But apart from fixing the compensation amount, another challenge the Airblue faces is that of registering and verifying the next-of-kin of each victim. Ahmed of Airblue said that already more than 200 people got themselves registered as the next-of-kin of 152 passengers, while some bodies still remain unidentified. "In some cases there are disputes over who is the actual heir. We have a case where a man had two wives, then there is another in which wife and father of a victim filed separate claims. There are many such disputed cases." While the Airblue has almost completed the registration process, the real challenge of verifying the relatives still needs to be resolved and could take time, he said.
Given the slow pace at which the Airblue, its insurance companies and the government are moving on the issue of compensation, it seems a long wait for the family members of the victims, who only have questions and not many answers about the future. The laws and the system, instead of helping these families, seem to be used to delay and deny them a fair compensation in line with the international air travel conventions and laws.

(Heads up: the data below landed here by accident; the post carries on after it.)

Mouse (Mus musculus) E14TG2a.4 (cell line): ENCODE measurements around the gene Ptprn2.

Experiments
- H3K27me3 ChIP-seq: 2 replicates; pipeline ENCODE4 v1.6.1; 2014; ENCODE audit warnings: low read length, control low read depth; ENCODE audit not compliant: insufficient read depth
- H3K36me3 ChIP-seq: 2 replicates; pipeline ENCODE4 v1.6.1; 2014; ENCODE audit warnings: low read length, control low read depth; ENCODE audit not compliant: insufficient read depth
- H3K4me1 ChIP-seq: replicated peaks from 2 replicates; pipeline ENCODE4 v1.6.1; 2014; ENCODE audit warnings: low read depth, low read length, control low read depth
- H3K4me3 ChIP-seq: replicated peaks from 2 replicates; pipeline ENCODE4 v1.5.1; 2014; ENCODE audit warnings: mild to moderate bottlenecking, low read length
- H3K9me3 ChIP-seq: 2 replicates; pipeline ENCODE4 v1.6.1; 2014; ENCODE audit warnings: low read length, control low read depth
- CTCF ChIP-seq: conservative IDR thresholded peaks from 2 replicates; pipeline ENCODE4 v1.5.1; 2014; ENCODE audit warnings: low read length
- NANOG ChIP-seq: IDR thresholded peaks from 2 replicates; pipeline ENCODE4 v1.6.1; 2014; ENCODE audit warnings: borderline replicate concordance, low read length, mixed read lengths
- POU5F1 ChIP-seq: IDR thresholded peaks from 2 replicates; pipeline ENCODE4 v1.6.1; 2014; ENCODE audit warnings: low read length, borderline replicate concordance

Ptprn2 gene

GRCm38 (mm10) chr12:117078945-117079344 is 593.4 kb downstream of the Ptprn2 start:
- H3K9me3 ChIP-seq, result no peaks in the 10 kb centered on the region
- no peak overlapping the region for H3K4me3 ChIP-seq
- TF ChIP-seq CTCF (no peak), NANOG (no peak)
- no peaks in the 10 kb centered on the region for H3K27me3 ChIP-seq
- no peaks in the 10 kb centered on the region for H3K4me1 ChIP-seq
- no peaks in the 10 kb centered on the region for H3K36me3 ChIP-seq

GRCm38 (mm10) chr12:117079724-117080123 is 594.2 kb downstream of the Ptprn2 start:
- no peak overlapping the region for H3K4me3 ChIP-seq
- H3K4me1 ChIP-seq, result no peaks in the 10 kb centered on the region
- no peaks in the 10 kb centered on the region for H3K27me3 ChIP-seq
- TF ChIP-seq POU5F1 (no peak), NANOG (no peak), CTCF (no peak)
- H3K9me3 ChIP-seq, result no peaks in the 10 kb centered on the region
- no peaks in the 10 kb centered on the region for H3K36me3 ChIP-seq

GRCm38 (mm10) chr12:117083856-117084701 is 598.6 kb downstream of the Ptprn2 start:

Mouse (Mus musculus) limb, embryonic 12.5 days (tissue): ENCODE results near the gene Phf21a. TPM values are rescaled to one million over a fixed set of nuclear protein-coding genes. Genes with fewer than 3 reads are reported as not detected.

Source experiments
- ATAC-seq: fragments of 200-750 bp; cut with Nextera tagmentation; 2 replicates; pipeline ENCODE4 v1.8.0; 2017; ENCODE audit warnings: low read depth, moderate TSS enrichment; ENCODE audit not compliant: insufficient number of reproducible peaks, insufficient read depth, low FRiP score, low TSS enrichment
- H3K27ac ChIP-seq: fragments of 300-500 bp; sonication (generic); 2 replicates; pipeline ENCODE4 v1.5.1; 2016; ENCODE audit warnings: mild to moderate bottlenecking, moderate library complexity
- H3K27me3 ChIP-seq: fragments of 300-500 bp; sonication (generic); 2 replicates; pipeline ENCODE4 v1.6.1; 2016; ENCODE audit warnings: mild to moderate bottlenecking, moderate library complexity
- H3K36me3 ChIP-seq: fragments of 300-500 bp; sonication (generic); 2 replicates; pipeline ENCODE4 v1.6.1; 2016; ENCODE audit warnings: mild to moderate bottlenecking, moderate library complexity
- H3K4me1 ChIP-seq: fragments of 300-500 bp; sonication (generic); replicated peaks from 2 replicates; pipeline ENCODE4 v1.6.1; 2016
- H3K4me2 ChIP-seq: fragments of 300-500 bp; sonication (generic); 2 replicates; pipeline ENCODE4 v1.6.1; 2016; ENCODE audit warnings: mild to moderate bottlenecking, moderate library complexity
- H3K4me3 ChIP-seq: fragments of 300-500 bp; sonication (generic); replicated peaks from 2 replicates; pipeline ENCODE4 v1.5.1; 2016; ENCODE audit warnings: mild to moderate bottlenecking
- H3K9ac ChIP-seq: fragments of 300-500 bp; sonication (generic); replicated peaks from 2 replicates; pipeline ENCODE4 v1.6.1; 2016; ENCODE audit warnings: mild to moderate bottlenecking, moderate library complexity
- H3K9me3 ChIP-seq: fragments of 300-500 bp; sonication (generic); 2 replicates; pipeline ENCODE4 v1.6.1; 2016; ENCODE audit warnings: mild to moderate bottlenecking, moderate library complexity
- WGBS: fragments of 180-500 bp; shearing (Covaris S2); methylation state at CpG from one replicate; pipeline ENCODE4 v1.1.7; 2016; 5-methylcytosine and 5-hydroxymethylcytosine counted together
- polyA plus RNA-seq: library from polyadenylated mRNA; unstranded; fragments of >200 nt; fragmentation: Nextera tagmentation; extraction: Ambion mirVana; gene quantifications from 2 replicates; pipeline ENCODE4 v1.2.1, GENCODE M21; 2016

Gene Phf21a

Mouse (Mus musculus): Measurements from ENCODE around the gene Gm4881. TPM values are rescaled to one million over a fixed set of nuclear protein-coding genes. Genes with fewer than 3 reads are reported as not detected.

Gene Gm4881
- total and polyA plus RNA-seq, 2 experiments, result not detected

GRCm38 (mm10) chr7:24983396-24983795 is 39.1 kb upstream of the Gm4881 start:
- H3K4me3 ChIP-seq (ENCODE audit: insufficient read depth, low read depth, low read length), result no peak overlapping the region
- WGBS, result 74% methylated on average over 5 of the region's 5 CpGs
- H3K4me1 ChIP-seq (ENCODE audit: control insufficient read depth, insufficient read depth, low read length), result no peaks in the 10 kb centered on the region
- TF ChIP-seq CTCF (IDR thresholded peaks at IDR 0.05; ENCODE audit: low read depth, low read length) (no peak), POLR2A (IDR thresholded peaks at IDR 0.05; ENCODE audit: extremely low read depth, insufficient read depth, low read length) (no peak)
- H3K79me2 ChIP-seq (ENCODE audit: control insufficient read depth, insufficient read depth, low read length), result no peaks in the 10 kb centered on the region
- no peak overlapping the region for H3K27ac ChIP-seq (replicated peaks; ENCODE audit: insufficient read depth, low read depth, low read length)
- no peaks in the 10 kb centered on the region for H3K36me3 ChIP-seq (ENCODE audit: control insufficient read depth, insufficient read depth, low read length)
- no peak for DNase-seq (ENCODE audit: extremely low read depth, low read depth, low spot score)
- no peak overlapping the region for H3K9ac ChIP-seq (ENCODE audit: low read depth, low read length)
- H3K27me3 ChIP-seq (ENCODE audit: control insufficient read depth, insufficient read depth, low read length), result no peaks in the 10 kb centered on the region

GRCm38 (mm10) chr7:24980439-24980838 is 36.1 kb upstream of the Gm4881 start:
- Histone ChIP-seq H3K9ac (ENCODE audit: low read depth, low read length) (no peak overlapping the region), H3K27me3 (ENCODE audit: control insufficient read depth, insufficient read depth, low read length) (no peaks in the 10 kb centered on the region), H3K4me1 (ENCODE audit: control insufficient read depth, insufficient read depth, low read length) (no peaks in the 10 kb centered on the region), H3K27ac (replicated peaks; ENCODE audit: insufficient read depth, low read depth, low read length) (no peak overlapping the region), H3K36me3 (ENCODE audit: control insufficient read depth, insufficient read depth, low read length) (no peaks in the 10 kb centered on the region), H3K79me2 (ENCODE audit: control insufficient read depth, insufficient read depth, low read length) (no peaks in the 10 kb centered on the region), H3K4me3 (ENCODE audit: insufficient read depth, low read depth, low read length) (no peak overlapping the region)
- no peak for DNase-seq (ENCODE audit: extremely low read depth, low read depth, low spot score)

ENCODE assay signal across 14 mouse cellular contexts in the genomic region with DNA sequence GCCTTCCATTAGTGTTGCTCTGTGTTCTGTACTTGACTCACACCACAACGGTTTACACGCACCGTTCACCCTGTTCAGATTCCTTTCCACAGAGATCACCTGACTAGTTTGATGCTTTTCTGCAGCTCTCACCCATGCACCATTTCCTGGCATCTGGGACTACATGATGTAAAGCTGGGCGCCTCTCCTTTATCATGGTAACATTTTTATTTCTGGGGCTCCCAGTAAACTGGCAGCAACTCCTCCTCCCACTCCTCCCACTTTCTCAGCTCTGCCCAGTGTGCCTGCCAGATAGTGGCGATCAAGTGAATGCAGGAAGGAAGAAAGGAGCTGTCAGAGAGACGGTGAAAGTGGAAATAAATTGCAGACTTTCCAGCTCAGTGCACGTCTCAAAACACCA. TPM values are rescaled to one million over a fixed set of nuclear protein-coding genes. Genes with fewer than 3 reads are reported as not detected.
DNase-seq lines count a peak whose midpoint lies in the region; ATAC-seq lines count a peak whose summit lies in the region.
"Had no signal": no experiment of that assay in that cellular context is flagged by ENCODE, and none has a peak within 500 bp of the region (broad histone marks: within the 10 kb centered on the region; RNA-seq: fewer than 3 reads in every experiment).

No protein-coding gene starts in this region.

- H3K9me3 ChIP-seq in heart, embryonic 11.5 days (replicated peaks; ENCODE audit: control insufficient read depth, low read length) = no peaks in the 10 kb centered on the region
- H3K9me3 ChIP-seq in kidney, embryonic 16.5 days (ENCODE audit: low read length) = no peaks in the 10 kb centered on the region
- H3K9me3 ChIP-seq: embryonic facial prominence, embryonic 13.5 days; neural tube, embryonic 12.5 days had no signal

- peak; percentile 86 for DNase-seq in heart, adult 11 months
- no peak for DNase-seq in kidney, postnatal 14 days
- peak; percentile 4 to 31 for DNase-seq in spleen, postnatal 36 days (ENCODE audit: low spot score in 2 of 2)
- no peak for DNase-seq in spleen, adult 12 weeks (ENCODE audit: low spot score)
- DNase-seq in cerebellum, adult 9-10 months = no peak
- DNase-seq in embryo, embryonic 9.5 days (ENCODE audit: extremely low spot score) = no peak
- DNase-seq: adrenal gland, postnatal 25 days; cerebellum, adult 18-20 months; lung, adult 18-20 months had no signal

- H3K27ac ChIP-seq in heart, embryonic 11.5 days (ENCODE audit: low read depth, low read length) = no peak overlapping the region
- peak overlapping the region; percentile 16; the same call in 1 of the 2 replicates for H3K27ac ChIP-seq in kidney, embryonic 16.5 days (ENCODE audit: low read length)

You might find the treasures right here, that you may have trotted the globe in search of
By Masud Alam
I met a South African punter in London who was betting on Pakistan in a cricket match against England.
"You are the first South African fan of our cricket I have the honour to meet." I gushed. "I am not a fan," he was quick to clarify. "It’s my favourite team to bet on. You see it’s the most unpredictable team in the world of cricket. It can win against giants as nonchalantly as it can lose to minnows. This quality keeps the odds high in favour of Pakistan. So if Pakistan loses I only part with £10, and if it wins I get a hundred. I have made a lot of money on Pakistan."
I love cricket but never got the hang of betting. I didn’t understand the punter’s logic of making money on a team as maverick as Pakistan cricket, but I got to use the analogy to good effect. During an interview I was asked if Pakistan is a failed state - - - yet? Loaded questions like this usually elicit one of the two responses: vigorous defence or wordy but evasive explanation that explains nothing.
On this occasion, however, the South African punter’s words rang in my ears and borrowing from his sporting philosophy, I made the point that Pakistan is as unpredictable as its people. It is equally capable of heroics and absurd capitulation and no one can say with surety which way will it go in a particular situation. Its strength is as deceptive as its weakness. It’ll be a folly to expect Pakistan to develop overnight into a regional power, and so is writing it off as a failed state.
I was so persuasive that I have since started believing in, owning, and expanding the argument. And I am happy to report that good things have come out of this reality adjustment. The trick is to remove whatever spectacles we routinely wear and see our surroundings with the eyes of a stranger, an outsider. You might find the treasures right here, that you may have trotted the globe in search of.